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The Offensive Line Part 2: The Transition

This is the season Seattle lost Steve Hutchinson and the foundation of its offensive line began to crumble. Walter Jones was still among the very best at his position, but he was 32 and would turn 33 less than a week after Seattle was bumped out of the playoffs.

That run was paved in part by Tim Ruskell's first ever pick, Chris Spencer, replacing an effectively retired Robbie Tobeck, and rookie Rob Sims replacing the irreplaceable Hutchinson. When Spencer and Sims helped spring an already washed-up Shaun Alexander for 108 yards and two touchdowns against the sixth-ranked Bears rush defense, all was right, Ruskell was in good graces and the future of the Seattle Seahawks seemed bright.

The line was crumbling though. Jones was approaching old, and the intolerance to pain medication that once stood as a testament to his greatness began to loom as a horrible "what if?" Sims could not replace Hutchinson. Chris Gray was 36. Without that insane left side to protect him, Sean Locklear could no longer be trumped up by contrived stats. Seattle was halfway between the collapse of an all-time great offensive line and a rebuilding effort that couldn't possibly be as successful.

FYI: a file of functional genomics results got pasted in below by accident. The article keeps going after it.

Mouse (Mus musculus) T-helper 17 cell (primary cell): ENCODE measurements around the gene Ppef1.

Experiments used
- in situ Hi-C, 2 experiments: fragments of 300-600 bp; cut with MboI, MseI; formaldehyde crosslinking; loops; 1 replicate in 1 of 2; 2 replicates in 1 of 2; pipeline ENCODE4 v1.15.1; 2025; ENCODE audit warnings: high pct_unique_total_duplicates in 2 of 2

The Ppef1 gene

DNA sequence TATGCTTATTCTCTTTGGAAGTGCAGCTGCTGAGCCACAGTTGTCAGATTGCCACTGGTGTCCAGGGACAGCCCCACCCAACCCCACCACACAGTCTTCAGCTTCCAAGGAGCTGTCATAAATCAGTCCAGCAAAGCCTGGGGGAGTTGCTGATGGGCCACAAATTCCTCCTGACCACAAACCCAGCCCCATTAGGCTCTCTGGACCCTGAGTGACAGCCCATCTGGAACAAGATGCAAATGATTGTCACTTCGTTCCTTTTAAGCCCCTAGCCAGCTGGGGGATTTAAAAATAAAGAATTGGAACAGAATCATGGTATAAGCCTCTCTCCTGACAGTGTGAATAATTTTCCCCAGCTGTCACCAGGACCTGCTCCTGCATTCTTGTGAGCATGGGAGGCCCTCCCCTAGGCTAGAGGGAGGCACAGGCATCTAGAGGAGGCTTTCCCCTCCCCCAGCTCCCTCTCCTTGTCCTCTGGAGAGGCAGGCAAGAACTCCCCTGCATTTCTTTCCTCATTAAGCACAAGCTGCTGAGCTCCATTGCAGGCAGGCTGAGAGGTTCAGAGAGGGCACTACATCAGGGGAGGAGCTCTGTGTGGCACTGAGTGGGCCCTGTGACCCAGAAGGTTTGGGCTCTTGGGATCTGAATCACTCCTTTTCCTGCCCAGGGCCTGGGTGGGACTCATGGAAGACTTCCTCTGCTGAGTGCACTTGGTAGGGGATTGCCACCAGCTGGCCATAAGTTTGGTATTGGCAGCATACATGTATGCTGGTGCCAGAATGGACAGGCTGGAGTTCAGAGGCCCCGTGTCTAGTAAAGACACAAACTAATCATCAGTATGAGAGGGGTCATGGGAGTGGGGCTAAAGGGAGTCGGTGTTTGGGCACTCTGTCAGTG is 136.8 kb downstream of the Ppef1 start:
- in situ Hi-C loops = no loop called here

Seattle did not invest much into rebuilding the line in 2006. The draft was a bit top heavy and talent poor. Seattle could have selected Guy Whimper with its Sims pick, Willie Colon, Chris Kuper or Jeromey Clary, but if Sims has maybe not been the most valuable lineman selected in the second day, he has been a good player for the pick and more successful than much of his class.

Seattle could have spent an earlier pick but didn't. It's almost impossible to argue that had Seattle kept spent its first or second round picks on offensive linemen, it would be a better team today. Its first round pick, Kelly Jennings, has busted, but so has Winston Justice, selected 39th, and neither Deuce Latui, 41st, nor Daryn Colledge, 47th, strike me as significantly better players than Sims. It could have made a play at a tackle like Marcus McNeill, Andrew Whitworth, Jeremy Trueblood or Eric Winston, but it believed itself set at tackle, and it seemed to be.

Instead, Ruskell added Tom Ashworth. Ashworth was awful: Another body on the pile of winners and veterans that Ruskell has burdened the team with. But Ashworth was fourth string and therefore as likely to play as Kyle Williams. Sean Locklear had been healthy to that point. Ashworth was behind Jones, Locklear, Ray Willis and even Floyd Womack.

Injuries became a factor. Locklear missed five games. Willis missed 15 and was put on IR. Womack was starting at left guard. Locklear's injury forced Ashworth into action and he played like the fourth string tackle he was. The line did not play well and compared to 2005, it was awful.

The talent Ruskell had added was good. It was young and cheap and seemed promising. The line had declined from a peak it could not possibly reach again, but where it had been expensive, aged, but elite, it was now turning into cheap, young and serviceable.